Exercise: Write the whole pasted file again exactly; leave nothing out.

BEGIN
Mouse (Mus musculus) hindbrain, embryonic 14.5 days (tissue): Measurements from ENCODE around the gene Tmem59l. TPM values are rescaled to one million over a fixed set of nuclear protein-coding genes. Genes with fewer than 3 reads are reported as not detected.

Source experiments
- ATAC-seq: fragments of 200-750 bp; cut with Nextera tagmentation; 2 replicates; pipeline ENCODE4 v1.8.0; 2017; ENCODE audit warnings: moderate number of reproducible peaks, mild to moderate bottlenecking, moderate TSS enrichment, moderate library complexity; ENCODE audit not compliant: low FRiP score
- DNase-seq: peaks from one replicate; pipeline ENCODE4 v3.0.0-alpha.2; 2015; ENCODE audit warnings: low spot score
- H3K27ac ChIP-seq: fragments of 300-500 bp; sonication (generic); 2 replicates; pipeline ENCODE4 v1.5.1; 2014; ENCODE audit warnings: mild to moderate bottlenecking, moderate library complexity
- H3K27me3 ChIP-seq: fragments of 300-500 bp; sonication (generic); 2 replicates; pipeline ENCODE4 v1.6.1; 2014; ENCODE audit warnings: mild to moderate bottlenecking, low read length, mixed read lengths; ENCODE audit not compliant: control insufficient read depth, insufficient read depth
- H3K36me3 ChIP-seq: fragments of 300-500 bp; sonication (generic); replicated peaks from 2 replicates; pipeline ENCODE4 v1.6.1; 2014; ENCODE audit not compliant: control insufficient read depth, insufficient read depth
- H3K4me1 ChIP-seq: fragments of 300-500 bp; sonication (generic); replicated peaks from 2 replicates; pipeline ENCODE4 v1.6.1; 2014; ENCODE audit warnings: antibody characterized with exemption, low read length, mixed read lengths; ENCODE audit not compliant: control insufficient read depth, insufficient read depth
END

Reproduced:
Mouse (Mus musculus) hindbrain, embryonic 14.5 days (tissue): Measurements from ENCODE around the gene Tmem59l. TPM values are rescaled to one million over a fixed set of nuclear protein-coding genes. Genes with fewer than 3 reads are reported as not detected.

Source experiments
- ATAC-seq: fragments of 200-750 bp; cut with Nextera tagmentation; 2 replicates; pipeline ENCODE4 v1.8.0; 2017; ENCODE audit warnings: moderate number of reproducible peaks, mild to moderate bottlenecking, moderate TSS enrichment, moderate library complexity; ENCODE audit not compliant: low FRiP score
- DNase-seq: peaks from one replicate; pipeline ENCODE4 v3.0.0-alpha.2; 2015; ENCODE audit warnings: low spot score
- H3K27ac ChIP-seq: fragments of 300-500 bp; sonication (generic); 2 replicates; pipeline ENCODE4 v1.5.1; 2014; ENCODE audit warnings: mild to moderate bottlenecking, moderate library complexity
- H3K27me3 ChIP-seq: fragments of 300-500 bp; sonication (generic); 2 replicates; pipeline ENCODE4 v1.6.1; 2014; ENCODE audit warnings: mild to moderate bottlenecking, low read length, mixed read lengths; ENCODE audit not compliant: control insufficient read depth, insufficient read depth
- H3K36me3 ChIP-seq: fragments of 300-500 bp; sonication (generic); replicated peaks from 2 replicates; pipeline ENCODE4 v1.6.1; 2014; ENCODE audit not compliant: control insufficient read depth, insufficient read depth
- H3K4me1 ChIP-seq: fragments of 300-500 bp; sonication (generic); replicated peaks from 2 replicates; pipeline ENCODE4 v1.6.1; 2014; ENCODE audit warnings: antibody characterized with exemption, low read length, mixed read lengths; ENCODE audit not compliant: control insufficient read depth, insufficient read depth